Scenario analysis and valuation in a decision making context

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Scenario analysis and valuation in a decision making context

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Title: Scenario analysis and valuation in a decision making context
– with GN Store Nord as case study
Author: Koefoed, Alexander
Abstract: This thesis establish a framework for scenario analysis used for company valuation in order to facilitate better decision making ability and is applied to GN as case. It is argued that scenario analysis, mostly, should bypass real option valuation when applied at a corporate level even though scenario analysis and real option valuation sometimes is used as interchangeable concepts. Instead focus should be on trends of fundamental change in industries in which case a shaping or adapting strategy can be implemented depending on the underlying analyzed company. Internally, a company should always assess its level of diversification and constitutes the second parameter of the scenario analysis framework. In this way the scenario analysis becomes a supplement for traditional strategic models with focus on future characteristics (not historic), and provides logic for value drivers in companies. This will serve stakeholders with better decision making ability since change in the logic for value drivers will make it more transparent what tasks to initiate. If the logic for value drivers is not available the traditional single point estimate valuation approach is sufficient since no realistic scenarios backed by a “story” can be created. In this case only residual uncertainty is present as reflected in the cost of capital. When the scenario analysis is applied to GN, as case, it is shown that little evidence exists that GN will be better of by splitting its operations into two separate units of Resound and Netcom. This is shown both in a relative valuation compared to actual market capitalization and a fundamental valuation approach. When Resound is analyzed in a transaction setting very attractive values are derived compared to other scenarios. A sale seems probable after a favorable German Supreme Court ruling, which is already reflected in the GN share price. A transaction approach should thus be pursued unless success is achieved in operational excellence and integration into new markets. For the industry of hearing aids there is a clear tendency to seek new product solutions and vertical integration into distribution. Here, it is argued that Resound is better off by implementing an adapting strategy ensuring its market share and reduced cost of capital unless this will severely affect its operating margins in which case Resound is better off by focusing on operations. Using the dynamics of logic behind the value drivers in this manner decision making is improved at a level different from what a traditional single point estimation valuation provides.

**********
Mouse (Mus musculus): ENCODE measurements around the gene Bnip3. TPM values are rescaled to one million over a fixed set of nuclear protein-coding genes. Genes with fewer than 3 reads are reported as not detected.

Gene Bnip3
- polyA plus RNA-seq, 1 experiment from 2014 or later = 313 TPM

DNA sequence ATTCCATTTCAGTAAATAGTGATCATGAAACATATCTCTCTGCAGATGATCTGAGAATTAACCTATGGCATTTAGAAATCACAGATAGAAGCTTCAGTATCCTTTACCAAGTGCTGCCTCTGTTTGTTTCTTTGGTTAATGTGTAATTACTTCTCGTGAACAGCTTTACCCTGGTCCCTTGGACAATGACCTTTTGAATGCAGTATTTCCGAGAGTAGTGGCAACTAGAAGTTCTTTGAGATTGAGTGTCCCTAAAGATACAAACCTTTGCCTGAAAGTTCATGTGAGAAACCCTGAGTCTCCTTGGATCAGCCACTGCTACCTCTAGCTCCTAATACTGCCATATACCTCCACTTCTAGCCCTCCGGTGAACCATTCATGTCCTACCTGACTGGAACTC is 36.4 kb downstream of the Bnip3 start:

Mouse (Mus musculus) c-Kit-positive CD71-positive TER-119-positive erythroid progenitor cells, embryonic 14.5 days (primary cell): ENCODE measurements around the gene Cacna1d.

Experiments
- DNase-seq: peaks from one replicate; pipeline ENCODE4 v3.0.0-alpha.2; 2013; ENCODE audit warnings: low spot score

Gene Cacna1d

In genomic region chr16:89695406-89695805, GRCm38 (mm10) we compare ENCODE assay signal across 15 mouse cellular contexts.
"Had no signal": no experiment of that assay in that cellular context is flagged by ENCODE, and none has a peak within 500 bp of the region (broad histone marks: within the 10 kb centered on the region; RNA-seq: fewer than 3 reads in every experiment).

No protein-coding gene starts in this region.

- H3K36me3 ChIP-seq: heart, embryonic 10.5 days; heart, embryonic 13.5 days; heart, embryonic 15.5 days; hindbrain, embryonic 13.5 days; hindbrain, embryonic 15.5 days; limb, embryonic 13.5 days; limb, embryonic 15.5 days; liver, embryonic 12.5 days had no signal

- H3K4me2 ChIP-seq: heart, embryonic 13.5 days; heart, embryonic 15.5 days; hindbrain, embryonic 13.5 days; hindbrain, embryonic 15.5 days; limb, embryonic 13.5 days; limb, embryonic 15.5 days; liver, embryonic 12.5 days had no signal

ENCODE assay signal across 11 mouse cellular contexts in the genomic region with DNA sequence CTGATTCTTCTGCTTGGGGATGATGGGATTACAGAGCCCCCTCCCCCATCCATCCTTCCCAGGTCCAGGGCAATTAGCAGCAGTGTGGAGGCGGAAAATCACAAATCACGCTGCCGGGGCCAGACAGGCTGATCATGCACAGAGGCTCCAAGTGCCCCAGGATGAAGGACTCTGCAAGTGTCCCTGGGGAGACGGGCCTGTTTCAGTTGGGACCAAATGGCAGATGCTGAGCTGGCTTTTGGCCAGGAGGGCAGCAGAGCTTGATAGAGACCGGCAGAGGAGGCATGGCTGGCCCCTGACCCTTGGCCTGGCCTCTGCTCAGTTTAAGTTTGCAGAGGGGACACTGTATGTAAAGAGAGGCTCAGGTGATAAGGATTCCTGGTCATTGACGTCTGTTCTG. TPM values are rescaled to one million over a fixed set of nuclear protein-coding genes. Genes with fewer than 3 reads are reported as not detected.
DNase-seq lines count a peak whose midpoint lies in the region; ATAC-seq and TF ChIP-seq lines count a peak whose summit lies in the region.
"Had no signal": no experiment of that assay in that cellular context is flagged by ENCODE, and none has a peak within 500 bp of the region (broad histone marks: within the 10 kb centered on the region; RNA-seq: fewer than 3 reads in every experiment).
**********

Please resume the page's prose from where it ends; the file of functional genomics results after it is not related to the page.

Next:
URI: http://hdl.handle.net/10417/1302
Date: 2010-10-22
Pages: 122 s.
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